Reply
  • sincreator
    I think that reliability should be a big factor in all the categories. I've read from numerous sites that the M4 crucial drives and Intel drives are the most reliable, and I also know that the sandforce drives have a firmware update that fixes the issues that once existed. What I don't know and what alot of other people don't know is how reliability stands up between all the drives. Would be interesting to find out though, I guess after 3 or 4 years we'll start finding out.
    Reply
  • sincreator
    I almost forgot...Why is it that SSD drives typically only have 3 year warranties, and higher end conventional spinning drives get 5 years? Anyone?
    Reply
  • Dacatak
    SuperTalent has been selling a 64GB SSD rated at 540/490 MB/s read/write for under $110 for a while now, yet this is never mentioned for some reason. Shouldn't this take the Samsung 830's position at the $110 mark?
    Reply
  • lunyone
    Where does this SSD below fit into the equation?
    $130-140 shipped ~$1.16/GB
    SanDisk Ultra SDSSDH-120G-G25 2.5" 120GB SATA II Internal Solid State Drive (SSD)
    Reply
  • lashabane
    lunyoneWhere does this SSD below fit into the equation?$130-140 shipped ~$1.16/GBSanDisk Ultra SDSSDH-120G-G25 2.5" 120GB SATA II Internal Solid State Drive (SSD)You should check out their oh so informative video on their website:

    sandisk-solid-state-drive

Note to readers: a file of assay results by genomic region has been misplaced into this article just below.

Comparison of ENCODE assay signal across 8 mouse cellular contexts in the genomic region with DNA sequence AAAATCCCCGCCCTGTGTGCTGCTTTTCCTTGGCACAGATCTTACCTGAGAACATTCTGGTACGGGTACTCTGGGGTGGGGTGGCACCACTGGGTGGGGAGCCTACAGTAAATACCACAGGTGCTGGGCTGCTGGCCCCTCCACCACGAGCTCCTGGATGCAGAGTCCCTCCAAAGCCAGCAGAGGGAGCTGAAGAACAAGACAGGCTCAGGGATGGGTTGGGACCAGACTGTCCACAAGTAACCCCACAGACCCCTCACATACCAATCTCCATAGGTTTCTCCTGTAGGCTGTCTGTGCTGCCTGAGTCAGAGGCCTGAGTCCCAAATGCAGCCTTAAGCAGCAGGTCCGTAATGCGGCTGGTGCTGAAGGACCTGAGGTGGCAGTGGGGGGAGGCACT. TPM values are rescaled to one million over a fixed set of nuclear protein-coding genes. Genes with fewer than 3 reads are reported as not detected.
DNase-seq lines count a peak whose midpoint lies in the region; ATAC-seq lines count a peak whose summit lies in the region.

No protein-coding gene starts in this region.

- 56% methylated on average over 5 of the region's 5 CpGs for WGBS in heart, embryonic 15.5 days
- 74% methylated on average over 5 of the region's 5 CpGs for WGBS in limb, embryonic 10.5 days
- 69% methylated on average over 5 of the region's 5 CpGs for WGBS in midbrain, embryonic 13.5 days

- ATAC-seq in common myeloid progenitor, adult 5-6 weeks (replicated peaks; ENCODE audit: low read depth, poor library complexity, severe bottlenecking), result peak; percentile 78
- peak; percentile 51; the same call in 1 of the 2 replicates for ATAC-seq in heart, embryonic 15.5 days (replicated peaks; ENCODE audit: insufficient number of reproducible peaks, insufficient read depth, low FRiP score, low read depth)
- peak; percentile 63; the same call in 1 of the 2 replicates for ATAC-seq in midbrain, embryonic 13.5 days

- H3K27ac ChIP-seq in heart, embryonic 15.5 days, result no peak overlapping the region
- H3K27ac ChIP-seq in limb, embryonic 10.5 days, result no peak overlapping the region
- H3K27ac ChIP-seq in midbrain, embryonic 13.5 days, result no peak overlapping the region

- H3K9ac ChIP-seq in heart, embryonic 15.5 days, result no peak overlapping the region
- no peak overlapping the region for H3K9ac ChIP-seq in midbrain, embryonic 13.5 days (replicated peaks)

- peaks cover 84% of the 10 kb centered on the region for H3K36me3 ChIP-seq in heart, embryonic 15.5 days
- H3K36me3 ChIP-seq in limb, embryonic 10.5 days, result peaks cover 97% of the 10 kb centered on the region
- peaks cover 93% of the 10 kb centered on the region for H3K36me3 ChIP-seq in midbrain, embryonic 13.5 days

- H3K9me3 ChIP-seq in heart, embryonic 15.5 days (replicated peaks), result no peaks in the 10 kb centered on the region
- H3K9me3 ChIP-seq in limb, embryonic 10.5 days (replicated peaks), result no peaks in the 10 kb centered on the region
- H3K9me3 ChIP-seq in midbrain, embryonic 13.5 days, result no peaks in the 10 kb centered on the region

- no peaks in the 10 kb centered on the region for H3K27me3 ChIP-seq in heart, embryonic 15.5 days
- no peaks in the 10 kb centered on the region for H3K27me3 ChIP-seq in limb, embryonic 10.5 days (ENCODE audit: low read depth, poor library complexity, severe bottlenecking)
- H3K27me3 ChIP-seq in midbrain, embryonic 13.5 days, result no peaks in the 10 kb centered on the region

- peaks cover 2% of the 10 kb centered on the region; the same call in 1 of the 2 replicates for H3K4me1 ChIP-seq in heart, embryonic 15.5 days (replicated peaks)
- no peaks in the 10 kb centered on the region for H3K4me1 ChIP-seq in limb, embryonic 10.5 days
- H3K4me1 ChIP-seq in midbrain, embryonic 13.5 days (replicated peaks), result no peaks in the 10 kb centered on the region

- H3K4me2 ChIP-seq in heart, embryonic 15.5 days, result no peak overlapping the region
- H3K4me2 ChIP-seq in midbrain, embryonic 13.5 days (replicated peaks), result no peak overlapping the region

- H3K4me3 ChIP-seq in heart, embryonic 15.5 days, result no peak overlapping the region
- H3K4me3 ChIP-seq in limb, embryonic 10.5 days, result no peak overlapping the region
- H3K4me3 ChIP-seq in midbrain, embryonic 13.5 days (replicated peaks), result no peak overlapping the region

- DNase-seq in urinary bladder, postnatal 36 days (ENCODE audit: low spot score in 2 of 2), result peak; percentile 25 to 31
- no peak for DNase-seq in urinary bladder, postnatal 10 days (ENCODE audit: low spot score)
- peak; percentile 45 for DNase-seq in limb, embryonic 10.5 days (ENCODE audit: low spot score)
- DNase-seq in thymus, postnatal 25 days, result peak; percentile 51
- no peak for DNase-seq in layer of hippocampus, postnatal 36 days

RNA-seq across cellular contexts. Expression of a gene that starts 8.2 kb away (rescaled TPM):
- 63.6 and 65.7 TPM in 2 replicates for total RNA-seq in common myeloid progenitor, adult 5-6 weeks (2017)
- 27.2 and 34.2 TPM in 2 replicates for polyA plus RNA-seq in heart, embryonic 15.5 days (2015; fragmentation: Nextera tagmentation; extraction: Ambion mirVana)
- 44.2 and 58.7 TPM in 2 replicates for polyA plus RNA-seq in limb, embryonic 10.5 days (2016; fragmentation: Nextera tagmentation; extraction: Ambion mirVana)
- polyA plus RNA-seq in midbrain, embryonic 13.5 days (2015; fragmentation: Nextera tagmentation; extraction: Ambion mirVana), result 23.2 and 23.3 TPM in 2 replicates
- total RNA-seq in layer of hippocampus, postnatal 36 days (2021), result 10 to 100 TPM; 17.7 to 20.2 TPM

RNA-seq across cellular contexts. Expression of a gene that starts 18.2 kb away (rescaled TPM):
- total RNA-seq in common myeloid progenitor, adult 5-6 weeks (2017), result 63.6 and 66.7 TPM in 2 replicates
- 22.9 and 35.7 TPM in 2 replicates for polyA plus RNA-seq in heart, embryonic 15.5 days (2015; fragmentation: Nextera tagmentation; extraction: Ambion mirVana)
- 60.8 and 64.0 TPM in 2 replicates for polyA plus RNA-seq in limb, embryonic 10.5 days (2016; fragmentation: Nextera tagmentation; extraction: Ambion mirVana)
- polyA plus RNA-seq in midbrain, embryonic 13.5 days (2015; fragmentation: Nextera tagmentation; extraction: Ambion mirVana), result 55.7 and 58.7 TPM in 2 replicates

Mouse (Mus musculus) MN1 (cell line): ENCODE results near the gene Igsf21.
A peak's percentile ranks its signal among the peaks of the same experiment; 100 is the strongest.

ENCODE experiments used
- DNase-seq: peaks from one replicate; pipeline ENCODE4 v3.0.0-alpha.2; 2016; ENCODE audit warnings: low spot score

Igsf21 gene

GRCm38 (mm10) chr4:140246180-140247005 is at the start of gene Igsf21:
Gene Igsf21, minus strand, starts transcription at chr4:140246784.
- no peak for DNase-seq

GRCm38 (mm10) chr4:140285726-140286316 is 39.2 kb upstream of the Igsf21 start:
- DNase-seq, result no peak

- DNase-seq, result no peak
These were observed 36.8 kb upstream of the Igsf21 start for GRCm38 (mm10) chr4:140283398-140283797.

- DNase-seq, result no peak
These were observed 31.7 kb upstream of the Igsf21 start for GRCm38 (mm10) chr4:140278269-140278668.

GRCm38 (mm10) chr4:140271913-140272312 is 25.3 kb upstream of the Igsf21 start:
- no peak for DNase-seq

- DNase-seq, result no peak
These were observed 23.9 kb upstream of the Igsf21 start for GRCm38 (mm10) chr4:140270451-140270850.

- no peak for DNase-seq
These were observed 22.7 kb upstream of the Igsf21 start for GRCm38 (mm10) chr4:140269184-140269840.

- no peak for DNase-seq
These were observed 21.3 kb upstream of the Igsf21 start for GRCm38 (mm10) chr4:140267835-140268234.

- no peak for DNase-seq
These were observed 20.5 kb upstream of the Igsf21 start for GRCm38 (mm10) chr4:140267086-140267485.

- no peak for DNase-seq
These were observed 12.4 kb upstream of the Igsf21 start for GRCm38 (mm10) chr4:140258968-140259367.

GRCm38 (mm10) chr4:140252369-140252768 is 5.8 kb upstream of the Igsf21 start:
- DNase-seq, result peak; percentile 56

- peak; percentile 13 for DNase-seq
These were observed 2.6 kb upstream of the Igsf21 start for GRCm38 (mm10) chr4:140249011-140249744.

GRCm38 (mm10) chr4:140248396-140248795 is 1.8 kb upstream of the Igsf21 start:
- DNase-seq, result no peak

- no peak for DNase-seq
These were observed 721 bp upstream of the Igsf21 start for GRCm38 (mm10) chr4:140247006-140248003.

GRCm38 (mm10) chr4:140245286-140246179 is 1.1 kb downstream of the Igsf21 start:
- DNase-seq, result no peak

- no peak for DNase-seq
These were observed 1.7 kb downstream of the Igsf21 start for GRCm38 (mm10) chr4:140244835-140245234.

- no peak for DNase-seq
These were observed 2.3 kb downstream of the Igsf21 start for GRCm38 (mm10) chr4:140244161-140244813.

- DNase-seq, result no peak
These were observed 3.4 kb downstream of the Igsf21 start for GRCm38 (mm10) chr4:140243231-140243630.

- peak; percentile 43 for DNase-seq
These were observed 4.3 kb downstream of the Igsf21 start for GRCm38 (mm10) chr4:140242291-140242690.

I wasn't able to find any info anywhere in regards to what kind of flash memory it uses so no clue where it would stand in the charts.
    Based on size and pricing, I would imagine it being tier 9 or 10
    Reply
  • jammur
    Are you sure the crucial m4 256GB is really better than the 240GB OCZ Agility 3. The reads and writes MB/s in your table are both SIGNIFICANTLY lower. So I'm paying ~$60 more for an extra 16GB that are A LOT slower. Is that right?
    Reply
  • RealBeast
    sincreatorI think that reliability should be a big factor in all the categories. I've read from numerous sites that the M4 crucial drives and Intel drives are the most reliable, and I also know that the sandforce drives have a firmware update that fixes the issues that once existed. What I don't know and what alot of other people don't know is how reliability stands up between all the drives. Would be interesting to find out though, I guess after 3 or 4 years we'll start finding out. The best information that I've found on ssd reliability is a study of a large etailer and its returns (all drives had over 500 sales) and they update the table a couple times a year HERE. Intel and Crucial really stand out in their reliability measure.
    Reply
  • Nintendo Maniac 64
    No love for the OCZ Onyx 32GB? Its read performance is about only half as fast as the Kingston 16GB, but the write speed is about the same and has twice as much space.
    http://www.newegg.com/Product/Product.aspx?Item=N82E16820227510

    It also seems to be one of, if not OCZ's most reliable SSD. (all of their other models are under par reliability-wise)
    Reply
  • sincreator
    RealbeastThe best information that I've found on ssd reliability is a study of a large etailer and its returns (all drives had over 500 sales) and they update the table a couple times a year HERE. Intel and Crucial really stand out in their reliability measure.
    Thanks for that. :) Pretty interesting write up for sure. I was really surprised to see Asus motherboards have 4 out of the top 6 returned motherboards, and not just their low end boards either.lol. I also thought that Corsair would of beat out Antec/Thermaltake in the PSU department...I guess not. Either way I guess we have to take those figures with a grain of salt though since it's just information from one e-tail outlet, and not the numbers from the companies themselves. It's not like they would share the real numbers anyway though. haha.
    Reply